|Orchestration / Choreography||The DC is orchestrating the overall flow. This means that the process on DP side is a child processes of the process on the DC side.||The DC controls the status of the DP evidence retrieval process. The DC can retain overall control by reacting to responses of the DP (evidence or error) and monitoring the a response is received in a reasonable amount of time (i.e. SLA)|
|Complementary, overlapping or conflicting evidence equivalents||Cases of ambiguous evidences must in principle be supported by the technical system. These cases are expected to be rare for lookup, because it is always related to a single Evidence request, single Evidence Type and single DP in contrast to the Intermediation Pattern that by definition needs to be able to handle multiple Evidence requests to multiple DP in potentially different countries relevant for a single eProcedure.||The DE4A pilot cases appear not to suffer from this issue and the canonical evidence approach also means that this issue is usually resolved at the DP-side.|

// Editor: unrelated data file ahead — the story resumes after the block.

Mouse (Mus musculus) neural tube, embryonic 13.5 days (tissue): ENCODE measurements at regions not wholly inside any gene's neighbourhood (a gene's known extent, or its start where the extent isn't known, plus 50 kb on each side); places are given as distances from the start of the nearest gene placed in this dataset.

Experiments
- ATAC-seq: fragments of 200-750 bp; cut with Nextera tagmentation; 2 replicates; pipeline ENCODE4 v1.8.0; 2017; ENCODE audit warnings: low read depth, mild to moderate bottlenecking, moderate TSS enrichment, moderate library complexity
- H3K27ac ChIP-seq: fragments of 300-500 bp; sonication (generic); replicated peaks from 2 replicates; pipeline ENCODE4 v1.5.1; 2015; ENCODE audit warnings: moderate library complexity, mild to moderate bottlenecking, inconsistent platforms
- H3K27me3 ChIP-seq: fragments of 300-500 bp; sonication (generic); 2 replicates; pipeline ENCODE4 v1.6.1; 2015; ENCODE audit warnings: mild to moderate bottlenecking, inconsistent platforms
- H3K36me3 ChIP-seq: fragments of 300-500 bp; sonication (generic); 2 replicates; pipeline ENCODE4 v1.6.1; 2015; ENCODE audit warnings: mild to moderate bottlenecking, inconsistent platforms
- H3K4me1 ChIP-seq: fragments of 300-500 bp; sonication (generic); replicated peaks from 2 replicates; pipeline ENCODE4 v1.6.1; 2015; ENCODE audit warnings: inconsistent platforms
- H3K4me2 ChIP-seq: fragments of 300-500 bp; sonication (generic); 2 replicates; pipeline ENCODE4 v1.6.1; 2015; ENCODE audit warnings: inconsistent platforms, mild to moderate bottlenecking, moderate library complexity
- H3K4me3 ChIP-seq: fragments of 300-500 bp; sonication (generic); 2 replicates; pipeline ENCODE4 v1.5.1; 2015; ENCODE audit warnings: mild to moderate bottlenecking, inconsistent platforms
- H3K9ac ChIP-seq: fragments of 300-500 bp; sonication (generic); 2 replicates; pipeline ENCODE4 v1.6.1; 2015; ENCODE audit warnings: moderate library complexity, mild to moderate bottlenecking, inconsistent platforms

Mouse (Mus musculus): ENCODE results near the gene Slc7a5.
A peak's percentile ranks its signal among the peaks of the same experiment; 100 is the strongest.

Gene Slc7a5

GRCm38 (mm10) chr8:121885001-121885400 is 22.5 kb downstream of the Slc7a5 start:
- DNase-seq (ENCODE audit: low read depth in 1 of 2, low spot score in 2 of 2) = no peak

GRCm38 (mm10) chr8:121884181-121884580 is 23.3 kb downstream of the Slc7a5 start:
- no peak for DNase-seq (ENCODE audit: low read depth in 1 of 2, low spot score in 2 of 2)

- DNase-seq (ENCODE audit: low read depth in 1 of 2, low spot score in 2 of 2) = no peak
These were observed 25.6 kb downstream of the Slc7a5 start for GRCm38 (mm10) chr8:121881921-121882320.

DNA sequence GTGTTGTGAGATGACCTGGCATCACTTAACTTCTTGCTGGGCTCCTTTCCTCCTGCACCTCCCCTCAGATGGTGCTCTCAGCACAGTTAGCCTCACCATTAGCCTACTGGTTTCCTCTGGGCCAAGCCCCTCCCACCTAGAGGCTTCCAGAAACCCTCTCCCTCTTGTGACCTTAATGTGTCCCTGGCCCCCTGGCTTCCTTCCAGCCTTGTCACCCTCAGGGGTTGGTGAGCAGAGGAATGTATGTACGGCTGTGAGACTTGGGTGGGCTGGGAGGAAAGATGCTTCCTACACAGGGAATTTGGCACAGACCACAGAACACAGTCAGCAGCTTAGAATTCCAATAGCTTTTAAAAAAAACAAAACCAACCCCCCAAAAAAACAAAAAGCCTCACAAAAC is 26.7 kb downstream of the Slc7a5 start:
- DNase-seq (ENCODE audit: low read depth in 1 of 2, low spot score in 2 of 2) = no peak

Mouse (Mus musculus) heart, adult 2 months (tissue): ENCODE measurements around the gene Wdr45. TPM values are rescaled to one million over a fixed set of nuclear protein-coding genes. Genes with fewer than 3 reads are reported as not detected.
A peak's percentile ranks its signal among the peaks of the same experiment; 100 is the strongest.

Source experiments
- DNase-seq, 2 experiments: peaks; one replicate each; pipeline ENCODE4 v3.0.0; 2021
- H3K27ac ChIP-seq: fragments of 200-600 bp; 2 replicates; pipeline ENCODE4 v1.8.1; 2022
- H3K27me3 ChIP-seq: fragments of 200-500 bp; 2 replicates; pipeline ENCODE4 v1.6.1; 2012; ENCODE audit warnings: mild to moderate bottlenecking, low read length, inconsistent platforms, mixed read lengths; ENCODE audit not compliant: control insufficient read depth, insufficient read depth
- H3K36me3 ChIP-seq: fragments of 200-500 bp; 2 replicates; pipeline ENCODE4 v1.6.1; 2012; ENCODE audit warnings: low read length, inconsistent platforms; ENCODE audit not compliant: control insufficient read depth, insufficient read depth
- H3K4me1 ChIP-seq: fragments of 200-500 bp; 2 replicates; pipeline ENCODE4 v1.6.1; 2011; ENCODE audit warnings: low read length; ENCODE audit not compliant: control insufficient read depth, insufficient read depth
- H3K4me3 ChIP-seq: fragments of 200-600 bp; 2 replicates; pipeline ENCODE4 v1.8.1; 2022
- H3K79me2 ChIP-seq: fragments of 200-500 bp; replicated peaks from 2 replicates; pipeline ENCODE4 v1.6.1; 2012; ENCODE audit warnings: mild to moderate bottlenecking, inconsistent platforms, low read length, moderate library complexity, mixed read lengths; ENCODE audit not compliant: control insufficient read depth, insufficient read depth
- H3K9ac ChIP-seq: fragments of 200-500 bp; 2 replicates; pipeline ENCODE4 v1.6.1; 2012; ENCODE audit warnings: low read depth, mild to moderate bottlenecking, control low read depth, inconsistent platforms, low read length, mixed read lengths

|Interrupted vs. Uninterrupted exchange||The whole lookup is handled in an uninterrupted manner. This means that any exception during the lookup leads to its termination, potentially to be repeated at a later time as a new attempt.|
|Identity and Record Matching||From experience on MS-level we see that a reasonably good match can result from the use of the (mandatory) eIDAS attributes. The working hypothesis is that this insight can be generalised to all pilot MSs and that the subject of the lookup can be identified with a similar set data set. This data set can be delivered by the DC as part of the Evidence Request.||The DC must be in possession of the identification data set when requesting the evidence. If the subject is a natural person, then the DC must have a legal basis to transmit the identification data set as it is personal data.